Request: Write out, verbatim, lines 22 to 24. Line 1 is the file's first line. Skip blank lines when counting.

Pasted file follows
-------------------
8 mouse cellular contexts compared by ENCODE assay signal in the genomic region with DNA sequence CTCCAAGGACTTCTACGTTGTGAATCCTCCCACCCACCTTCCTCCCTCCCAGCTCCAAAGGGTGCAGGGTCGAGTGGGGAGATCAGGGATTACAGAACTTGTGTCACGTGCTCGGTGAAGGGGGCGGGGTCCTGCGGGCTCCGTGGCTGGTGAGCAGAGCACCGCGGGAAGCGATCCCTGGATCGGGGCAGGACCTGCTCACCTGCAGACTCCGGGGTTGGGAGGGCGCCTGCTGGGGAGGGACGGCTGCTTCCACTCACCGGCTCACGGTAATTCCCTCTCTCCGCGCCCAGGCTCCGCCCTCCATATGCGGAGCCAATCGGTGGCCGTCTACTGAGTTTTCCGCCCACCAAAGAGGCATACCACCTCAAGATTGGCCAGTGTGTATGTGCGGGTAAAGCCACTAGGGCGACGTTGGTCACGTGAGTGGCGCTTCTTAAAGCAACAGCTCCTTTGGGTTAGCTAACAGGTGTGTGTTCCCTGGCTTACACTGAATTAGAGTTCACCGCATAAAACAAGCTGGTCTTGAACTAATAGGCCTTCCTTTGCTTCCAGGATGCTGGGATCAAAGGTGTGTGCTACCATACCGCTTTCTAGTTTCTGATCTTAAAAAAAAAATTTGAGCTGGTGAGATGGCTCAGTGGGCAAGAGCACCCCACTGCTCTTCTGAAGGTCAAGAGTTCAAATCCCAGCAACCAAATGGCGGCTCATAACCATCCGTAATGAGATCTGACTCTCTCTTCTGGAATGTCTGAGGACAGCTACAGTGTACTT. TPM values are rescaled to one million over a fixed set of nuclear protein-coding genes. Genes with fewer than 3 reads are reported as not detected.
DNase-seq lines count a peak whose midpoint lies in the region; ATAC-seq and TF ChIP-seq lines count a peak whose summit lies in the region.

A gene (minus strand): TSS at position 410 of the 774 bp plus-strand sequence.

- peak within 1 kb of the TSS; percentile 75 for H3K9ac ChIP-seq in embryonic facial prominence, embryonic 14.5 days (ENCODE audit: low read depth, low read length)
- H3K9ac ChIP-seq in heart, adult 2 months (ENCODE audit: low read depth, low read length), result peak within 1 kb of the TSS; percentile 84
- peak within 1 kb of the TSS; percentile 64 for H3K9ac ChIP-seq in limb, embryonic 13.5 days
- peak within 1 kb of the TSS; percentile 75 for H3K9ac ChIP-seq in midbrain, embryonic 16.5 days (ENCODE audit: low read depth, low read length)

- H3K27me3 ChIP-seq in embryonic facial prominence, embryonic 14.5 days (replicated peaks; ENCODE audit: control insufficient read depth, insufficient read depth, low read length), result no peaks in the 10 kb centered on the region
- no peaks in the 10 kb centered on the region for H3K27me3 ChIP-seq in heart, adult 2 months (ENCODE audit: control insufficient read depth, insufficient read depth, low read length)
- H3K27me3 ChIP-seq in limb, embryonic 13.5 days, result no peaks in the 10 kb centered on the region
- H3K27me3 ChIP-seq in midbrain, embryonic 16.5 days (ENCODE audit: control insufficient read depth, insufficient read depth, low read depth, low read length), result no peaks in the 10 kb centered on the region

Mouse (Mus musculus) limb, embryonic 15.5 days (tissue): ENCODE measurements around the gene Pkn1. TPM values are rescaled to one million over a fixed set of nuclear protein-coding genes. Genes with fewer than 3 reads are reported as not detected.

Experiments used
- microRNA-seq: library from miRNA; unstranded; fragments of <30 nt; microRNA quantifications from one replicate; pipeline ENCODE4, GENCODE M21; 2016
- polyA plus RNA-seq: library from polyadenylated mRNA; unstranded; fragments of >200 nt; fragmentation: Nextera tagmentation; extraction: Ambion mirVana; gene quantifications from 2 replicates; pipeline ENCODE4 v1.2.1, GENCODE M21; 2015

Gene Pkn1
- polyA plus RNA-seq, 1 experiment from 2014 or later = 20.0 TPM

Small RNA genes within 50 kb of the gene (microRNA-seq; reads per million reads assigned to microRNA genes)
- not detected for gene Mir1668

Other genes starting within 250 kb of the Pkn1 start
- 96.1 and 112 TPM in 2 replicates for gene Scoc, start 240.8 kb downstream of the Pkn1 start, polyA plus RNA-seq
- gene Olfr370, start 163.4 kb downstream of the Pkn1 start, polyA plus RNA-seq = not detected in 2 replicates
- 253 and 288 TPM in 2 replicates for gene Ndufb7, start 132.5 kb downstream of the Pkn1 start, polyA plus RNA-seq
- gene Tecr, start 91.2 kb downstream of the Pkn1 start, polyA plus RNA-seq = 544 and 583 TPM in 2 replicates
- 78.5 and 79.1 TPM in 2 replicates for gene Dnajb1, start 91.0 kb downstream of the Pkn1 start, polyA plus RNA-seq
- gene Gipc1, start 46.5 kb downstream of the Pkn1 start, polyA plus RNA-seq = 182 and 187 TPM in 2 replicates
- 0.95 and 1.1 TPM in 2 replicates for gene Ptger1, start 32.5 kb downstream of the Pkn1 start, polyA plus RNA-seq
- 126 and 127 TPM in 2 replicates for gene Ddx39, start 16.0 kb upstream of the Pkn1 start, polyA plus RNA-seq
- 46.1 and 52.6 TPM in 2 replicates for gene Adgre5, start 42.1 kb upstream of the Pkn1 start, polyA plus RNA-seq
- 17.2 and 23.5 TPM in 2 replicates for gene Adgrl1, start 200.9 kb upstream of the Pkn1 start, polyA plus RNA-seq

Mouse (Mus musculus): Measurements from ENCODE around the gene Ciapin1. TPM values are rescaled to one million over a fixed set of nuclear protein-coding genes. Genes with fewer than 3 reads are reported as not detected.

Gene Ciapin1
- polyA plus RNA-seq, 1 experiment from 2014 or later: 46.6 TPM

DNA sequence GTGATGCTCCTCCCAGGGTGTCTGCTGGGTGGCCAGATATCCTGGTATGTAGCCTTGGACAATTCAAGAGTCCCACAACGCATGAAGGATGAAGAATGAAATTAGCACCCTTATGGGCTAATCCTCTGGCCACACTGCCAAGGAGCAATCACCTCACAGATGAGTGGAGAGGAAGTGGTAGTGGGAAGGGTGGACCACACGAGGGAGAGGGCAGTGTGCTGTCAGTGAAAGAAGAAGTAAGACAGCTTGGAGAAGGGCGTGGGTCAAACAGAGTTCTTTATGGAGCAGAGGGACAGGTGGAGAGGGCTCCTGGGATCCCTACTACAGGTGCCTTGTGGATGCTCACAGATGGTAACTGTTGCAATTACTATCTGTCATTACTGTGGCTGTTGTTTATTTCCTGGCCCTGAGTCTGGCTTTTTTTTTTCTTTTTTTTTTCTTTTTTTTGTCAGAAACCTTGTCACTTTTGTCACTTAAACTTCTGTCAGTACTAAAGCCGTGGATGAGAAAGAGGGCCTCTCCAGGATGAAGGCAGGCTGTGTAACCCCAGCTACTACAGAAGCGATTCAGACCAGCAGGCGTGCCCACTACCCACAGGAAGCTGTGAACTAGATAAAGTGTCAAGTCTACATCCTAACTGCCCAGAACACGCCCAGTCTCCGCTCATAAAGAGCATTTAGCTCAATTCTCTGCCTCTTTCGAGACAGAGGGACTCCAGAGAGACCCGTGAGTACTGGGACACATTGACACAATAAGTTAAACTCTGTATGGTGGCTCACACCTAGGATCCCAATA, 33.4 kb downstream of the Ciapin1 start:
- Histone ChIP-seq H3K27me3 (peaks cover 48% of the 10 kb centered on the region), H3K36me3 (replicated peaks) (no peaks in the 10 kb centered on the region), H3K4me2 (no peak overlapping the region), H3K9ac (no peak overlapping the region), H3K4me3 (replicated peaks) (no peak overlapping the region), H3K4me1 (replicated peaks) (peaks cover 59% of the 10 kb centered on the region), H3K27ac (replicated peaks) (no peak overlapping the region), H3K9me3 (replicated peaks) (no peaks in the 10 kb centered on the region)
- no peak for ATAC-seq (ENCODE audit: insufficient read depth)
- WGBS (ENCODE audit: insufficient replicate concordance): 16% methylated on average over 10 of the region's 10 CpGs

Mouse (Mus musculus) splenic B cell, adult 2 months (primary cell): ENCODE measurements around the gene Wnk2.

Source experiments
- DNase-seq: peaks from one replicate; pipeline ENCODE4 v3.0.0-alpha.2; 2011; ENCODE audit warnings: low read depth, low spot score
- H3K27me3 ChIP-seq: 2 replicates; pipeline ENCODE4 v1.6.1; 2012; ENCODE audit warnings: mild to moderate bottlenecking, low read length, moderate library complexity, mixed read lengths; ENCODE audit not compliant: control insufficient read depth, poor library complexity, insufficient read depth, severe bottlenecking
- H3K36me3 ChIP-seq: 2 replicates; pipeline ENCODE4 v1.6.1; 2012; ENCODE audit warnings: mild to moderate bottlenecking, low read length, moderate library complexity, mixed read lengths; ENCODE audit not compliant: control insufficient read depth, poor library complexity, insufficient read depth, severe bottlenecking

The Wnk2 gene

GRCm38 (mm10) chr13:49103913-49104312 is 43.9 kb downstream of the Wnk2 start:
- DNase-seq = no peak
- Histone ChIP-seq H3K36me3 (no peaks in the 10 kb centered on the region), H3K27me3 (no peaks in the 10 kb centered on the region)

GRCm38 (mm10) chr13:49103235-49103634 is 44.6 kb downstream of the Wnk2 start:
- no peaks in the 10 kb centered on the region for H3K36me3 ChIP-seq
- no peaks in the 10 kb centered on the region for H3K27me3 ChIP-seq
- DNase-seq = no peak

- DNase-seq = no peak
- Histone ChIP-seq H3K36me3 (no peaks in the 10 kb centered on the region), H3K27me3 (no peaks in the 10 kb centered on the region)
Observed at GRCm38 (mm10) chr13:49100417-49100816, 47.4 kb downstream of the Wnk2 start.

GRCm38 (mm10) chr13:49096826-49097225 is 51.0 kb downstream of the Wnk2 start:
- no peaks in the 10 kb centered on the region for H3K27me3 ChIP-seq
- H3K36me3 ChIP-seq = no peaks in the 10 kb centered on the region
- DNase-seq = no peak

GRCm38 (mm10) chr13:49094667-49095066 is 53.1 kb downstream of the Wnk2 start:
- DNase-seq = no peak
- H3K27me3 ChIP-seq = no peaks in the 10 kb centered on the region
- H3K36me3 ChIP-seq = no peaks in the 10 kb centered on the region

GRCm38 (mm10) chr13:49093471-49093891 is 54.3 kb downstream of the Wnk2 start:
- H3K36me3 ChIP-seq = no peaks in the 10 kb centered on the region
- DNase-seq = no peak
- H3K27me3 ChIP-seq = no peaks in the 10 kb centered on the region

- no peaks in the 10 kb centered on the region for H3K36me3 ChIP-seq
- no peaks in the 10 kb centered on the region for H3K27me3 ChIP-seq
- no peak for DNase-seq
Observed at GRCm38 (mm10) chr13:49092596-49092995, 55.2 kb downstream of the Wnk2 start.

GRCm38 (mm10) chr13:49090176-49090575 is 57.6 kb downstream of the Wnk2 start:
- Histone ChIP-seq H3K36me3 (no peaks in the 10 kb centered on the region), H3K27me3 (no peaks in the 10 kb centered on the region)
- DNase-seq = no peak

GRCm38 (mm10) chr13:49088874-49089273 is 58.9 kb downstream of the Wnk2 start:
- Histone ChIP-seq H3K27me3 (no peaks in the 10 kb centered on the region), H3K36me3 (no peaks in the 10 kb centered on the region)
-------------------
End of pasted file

- gene Olfr370, start 163.4 kb downstream of the Pkn1 start, polyA plus RNA-seq = not detected in 2 replicates
- 253 and 288 TPM in 2 replicates for gene Ndufb7, start 132.5 kb downstream of the Pkn1 start, polyA plus RNA-seq
- gene Tecr, start 91.2 kb downstream of the Pkn1 start, polyA plus RNA-seq = 544 and 583 TPM in 2 replicates